Carlsberg’s current commitment is to achieving net zero greenhouse gas emissions at its breweries by 2030, which would reduce the company’s total Scope 1 and 2 emissions by 92 percent from 2015 levels. This is supported by an interim 2022 target to cut brewery emissions in half from the same base year, which would reduce the company’s total Scope 1 and 2 emissions by 46 percent.
These targets go beyond the level of emission reductions required for the 2 degrees threshold, and are at a level that would contribute to limiting global warming to 1.5°C, the higher level of ambition contained within the Paris Agreement.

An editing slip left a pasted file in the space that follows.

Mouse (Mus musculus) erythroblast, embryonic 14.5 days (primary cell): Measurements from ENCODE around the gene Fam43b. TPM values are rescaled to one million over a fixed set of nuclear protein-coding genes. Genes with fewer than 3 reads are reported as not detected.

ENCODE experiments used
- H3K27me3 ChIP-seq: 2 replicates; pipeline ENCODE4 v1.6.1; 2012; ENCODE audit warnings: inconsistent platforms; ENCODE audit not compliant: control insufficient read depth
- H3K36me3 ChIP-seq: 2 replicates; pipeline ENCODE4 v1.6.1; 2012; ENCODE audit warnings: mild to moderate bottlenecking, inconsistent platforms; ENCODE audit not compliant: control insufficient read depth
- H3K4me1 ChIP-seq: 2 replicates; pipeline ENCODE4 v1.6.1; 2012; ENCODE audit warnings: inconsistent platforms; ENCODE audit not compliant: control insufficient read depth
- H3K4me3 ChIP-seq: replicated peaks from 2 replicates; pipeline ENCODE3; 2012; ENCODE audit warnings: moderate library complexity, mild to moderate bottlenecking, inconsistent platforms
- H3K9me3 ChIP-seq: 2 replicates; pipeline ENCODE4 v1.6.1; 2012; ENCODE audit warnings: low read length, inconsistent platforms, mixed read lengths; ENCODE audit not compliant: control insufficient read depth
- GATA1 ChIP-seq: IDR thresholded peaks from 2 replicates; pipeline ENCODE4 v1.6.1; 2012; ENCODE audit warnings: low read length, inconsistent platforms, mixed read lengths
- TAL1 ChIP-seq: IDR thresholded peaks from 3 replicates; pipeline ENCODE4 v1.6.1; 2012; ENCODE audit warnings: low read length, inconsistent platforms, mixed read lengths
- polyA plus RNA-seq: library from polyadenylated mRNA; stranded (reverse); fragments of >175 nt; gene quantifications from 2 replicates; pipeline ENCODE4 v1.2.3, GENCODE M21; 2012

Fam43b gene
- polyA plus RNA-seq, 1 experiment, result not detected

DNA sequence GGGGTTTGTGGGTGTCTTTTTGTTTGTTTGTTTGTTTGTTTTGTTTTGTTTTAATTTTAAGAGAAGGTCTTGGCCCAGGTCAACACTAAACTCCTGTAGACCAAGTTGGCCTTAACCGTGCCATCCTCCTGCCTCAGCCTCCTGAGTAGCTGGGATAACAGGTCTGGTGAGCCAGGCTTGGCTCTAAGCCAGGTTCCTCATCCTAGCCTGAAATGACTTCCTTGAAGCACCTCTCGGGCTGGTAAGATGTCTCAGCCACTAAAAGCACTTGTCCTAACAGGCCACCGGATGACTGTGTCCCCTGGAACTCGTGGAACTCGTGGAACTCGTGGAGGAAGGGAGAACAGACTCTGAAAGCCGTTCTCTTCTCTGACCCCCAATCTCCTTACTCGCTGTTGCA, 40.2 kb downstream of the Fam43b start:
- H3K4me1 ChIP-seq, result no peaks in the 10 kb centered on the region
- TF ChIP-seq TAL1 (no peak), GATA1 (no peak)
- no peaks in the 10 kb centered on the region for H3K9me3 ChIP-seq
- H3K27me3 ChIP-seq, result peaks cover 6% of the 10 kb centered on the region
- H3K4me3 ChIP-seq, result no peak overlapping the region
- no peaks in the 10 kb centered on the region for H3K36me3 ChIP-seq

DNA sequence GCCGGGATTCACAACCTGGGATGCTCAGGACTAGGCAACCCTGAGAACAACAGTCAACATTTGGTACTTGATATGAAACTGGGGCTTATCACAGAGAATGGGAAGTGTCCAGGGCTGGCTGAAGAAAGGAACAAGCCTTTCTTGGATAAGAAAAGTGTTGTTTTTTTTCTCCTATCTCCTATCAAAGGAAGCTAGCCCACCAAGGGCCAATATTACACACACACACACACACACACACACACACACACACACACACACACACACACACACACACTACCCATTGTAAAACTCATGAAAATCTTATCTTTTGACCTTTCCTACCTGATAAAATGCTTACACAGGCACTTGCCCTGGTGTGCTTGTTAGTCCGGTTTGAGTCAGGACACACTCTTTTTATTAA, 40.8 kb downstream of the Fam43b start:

The Carbon Trust sits on the Technical Advisory Group of the Science Based Targets initiative and has worked with clients across multiple sectors to set science-based targets using different methodological approaches. This experience was used to tailor the principles of the initiative to fit with Carlsberg’s internal group targets and metrics, confirming that the company’s goals exceeded the levels of carbon emissions reduction required.
For this target to be recognised by the Science Based Targets initiative, Carlsberg also needed to have measured and put in place goals to reduce Scope 3 emissions. To do this the company made a further commitment to reduce the beer-in-hand value chain carbon footprint associated with its products by 30 percent by 2030, again using 2015 as a base year, with an interim target of reaching 15 percent by 2022.